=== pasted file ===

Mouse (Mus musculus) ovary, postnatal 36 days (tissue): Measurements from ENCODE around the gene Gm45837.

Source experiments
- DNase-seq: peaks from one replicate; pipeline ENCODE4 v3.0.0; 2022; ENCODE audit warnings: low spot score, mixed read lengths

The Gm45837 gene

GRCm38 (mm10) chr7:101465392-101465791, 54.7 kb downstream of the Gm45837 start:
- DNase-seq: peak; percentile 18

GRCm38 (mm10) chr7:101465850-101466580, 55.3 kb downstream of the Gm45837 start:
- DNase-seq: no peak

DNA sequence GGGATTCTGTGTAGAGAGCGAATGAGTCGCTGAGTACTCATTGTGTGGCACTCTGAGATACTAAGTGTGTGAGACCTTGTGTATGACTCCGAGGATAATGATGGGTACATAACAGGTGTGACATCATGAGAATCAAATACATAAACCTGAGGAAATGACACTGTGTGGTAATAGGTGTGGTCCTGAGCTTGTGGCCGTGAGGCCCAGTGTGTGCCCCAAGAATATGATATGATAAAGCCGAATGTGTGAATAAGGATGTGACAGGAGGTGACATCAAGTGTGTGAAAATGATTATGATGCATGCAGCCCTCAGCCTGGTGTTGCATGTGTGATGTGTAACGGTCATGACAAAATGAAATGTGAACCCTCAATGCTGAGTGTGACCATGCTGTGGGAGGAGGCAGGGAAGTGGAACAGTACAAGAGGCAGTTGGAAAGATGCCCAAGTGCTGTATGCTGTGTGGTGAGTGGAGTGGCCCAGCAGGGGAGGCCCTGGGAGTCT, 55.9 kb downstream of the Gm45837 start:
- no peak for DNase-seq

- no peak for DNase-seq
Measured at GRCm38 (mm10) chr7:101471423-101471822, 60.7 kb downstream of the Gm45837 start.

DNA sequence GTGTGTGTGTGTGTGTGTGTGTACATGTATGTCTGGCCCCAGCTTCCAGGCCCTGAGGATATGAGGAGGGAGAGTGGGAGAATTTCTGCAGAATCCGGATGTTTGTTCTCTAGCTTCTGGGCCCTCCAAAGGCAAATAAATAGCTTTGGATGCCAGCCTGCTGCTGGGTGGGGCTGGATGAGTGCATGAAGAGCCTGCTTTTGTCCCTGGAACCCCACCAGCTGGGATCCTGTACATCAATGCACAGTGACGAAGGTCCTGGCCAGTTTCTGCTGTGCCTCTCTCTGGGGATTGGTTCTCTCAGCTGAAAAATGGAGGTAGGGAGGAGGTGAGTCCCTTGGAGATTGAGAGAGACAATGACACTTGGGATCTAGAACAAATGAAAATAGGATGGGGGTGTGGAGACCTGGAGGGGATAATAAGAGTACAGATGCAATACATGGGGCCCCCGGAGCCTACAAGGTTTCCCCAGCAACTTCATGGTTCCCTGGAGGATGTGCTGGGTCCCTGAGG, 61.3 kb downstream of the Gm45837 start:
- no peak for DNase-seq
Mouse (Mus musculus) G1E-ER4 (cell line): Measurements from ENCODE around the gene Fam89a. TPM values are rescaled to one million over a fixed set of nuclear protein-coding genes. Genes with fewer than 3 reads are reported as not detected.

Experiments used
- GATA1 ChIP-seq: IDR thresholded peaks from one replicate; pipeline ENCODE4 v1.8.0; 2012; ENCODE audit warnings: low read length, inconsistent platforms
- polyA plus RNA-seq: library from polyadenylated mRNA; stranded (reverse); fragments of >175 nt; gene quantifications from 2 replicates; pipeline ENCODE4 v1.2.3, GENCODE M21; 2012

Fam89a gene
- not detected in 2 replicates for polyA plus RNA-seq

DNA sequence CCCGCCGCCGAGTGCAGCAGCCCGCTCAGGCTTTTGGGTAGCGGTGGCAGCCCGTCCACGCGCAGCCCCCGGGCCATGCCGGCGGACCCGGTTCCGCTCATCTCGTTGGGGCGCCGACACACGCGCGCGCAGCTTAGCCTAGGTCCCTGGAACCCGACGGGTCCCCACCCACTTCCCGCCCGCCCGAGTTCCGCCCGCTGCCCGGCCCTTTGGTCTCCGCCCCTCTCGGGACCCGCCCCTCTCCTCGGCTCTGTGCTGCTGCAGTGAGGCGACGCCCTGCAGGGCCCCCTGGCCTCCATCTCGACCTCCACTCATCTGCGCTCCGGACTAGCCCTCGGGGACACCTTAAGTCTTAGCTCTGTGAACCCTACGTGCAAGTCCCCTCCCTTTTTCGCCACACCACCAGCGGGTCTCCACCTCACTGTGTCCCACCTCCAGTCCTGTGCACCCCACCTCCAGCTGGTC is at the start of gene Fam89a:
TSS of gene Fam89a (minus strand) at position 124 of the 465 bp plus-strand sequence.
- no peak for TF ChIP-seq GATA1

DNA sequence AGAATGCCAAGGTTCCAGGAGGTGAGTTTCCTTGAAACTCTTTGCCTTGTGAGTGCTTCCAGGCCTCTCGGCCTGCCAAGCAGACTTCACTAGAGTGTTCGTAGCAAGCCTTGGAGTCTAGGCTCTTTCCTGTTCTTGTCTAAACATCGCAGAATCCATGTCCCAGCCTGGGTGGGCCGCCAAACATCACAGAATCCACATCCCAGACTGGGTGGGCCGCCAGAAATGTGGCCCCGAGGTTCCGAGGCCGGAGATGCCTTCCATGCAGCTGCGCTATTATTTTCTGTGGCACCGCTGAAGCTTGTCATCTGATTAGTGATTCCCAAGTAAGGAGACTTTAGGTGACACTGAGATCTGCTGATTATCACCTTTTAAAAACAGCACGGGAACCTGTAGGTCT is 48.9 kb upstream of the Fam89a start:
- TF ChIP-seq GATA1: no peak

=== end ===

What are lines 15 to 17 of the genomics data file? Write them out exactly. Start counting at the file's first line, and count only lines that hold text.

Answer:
Mouse (Mus musculus) G1E-ER4 (cell line): Measurements from ENCODE around the gene Fam89a. TPM values are rescaled to one million over a fixed set of nuclear protein-coding genes. Genes with fewer than 3 reads are reported as not detected.

Experiments used
- GATA1 ChIP-seq: IDR thresholded peaks from one replicate; pipeline ENCODE4 v1.8.0; 2012; ENCODE audit warnings: low read length, inconsistent platforms